Bill Clinton will attend a Southern California rally on Tuesday to formally endorse Democratic Congressional candidates in a region fertile with pickup opportunities for the party.
The former president is scheduled to attend a “California’s Voice” afternoon rally at the University of California, Irvine, a serene, suburban Orange County campus between Los Angeles and San Diego. There he will endorse five candidates either challenging a Republican incumbent or running for an open seat. Full story
Rep. Jeff Flake is the second Arizona Republican in a month to deliver the GOP’s weekly address.
The move appears to be an effort to boost Flake’s Senate campaign and to present a national face of fiscal conservatism.
“My wife, Cheryl, and I celebrated some great news this week. We became grandparents for the first time. Aiden Jeffrey Flake was lucky enough to be born in the greatest country in the world,” he said. “While it will be years before he is ready to start school, his share of the national debt is already over $50,000.
“If we continue along our current budget trajectory, our grandson is simply not going to have the same opportunities that my grandparents created for me,” said Flake, who has used this personal story previously in the campaign.
He is locked in a Tossup race against former Surgeon General Richard Carmona. This is an open seat created by Sen. Jon Kyl’s (R) retirement.
Flake’s fellow Arizonan, House candidate Vernon Parker, delivered the GOP address in late September. He is in a Tossup race against former state Sen. Kyrsten Sinema (D) in Arizona’s 9th district.
Rep. Chip Cravaack is getting a boost from a Republican political action committee. (Tom Williams/CQ Roll Call File Photo)
Republican-aligned American Action Network is investing another $500,000 into Minnesota’s hotly contested 8th district race on behalf of freshman GOP Rep. Chip Cravaack, Roll Call has learned.
With the additional reservation, AAN is now scheduled to spend $1 million from today through Election Day to help Cravaack survive a stiff challenge from former Rep. Rick Nolan (D). That includes $700,000 in television time in Minneapolis, $200,000 in Duluth and $100,000 online. The group had already spent $700,000 on the race. Full story
In a rarely used debate format, Wisconsin Senate candidates Tommy Thompson (R), a former governor, and Rep. Tammy Baldwin (D) were permitted to directly spar with each other in unmoderated six-minute chunks on topics picked by voters.
The hourlong debate in Wausau played very much like an extended, spliced-together greatest hits video of Thompson and Baldwin campaign ads, an at times heated back-and-forth defined more by established talking points than off-the-cuff remarks. Given that predictability, and in a race that’s too close to call 19 days before Election Day, it’s unclear whether either candidate was able to sway the few remaining undecided voters in ways their media operations can’t.
The debaters addressed the 2010 health care law, with Baldwin in favor and Thompson opposed; the deficit crisis, with Baldwin calling for higher-earning Americans to pay more and Thompson accusing the Democrat of being a tax-and-spender; and even Wisconsin’s own vice presidential candidate, with Baldwin calling Rep. Paul Ryan’s budget extreme and Thompson trying to distance himself after telling reporters in August that “most people know that Paul and I are close friends and that we teamed up on many issues, especially on Medicare.”
An NBC News/Wall Street Journal/Marist poll released earlier this evening had Baldwin leading Thompson 49 percent to 45 percent. A Marquette University poll released Wednesday had Thompson leading Baldwin 46 percent to 45 percent. Sources on both sides of the aisle, in Wisconsin and in Washington, D.C., say that Wisconsin’s Senate contest is among the most competitive in the country and could be decisive in determining the chamber’s majority. Roll Call rates the race as a Tossup.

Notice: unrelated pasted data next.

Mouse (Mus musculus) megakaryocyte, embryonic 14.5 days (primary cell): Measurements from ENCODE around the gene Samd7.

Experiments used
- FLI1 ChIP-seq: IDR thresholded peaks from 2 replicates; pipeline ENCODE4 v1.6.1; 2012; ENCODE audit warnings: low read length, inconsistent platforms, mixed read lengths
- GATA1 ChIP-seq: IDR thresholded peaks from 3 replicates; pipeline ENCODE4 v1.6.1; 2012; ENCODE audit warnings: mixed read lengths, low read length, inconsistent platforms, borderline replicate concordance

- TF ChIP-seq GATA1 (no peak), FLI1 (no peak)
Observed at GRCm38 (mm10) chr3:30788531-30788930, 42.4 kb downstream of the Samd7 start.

Former Gov. Tommy Thompson (R) has contributed $832,000 in personal funds to his Senate campaign, according to an interview with the Milwaukee Journal Sentinel.
Thompson, who served as Health and Human Services secretary under President George W. Bush, has been relatively cash-strapped since surviving a bruising four-way August primary, during which he contributed more than $700,000 of his own money to his campaign via a combination of donations and loans in the closing days of that race.
Earlier in August, Thompson had told the Journal Sentinel that he didn’t think it was “right” for candidates to self-finance their campaigns, saying, “I don’t think that people should buy an election with their own wealth.” But in his meeting with the paper posted today, Thompson said his Democratic opponent, Rep. Tammy Baldwin, has benefited significantly from raising money out of state and that he had no “power base” from which to fundraise.
Sen. Dean Heller and Rep. Shelley Berkley take their place for an Oct. 11 debate at Vegas PBS for Nevada's Senate race. (Photo By Bill Clark/CQ Roll Call)
Rep. Shelley Berkley’s Senate campaign released an internal poll this afternoon after two new public autodial polls found the Democrat down by at least 6 points.
A memo from the Mellman Group polling firm reported that Berkley led Republican Sen. Dean Heller, 41 percent to 38 percent, with 11 percent undecided. The campaign released a poll last week that had Berkley ahead by an identical margin.
“As you know, every public poll in the 2010 Senate race proved to be far off the mark,” the polling memo stated in reference to Senate Majority Leader Harry Reid’s (D-Nev.) race last cycle. “So it is with the 2012 polling.” Full story
A new poll showed Rep. Christopher Murphy (D) had a narrow, within-the-margin-of-error lead over former WWE CEO Linda McMahon in the open-seat race to replace retiring Sen. Joe Lieberman (I-Conn.).
Murphy got 46 percent, while McMahon had 44 percent. Eight percent of respondents said they remained undecided. The poll was conducted by Siena Research Institute.
One eyebrow-raising point of the poll’s implementation is that it took place over 10 days — far longer than most conventional polls. That 10-day window is a highly fluid point in the race — including two debates and massive television advertising saturation.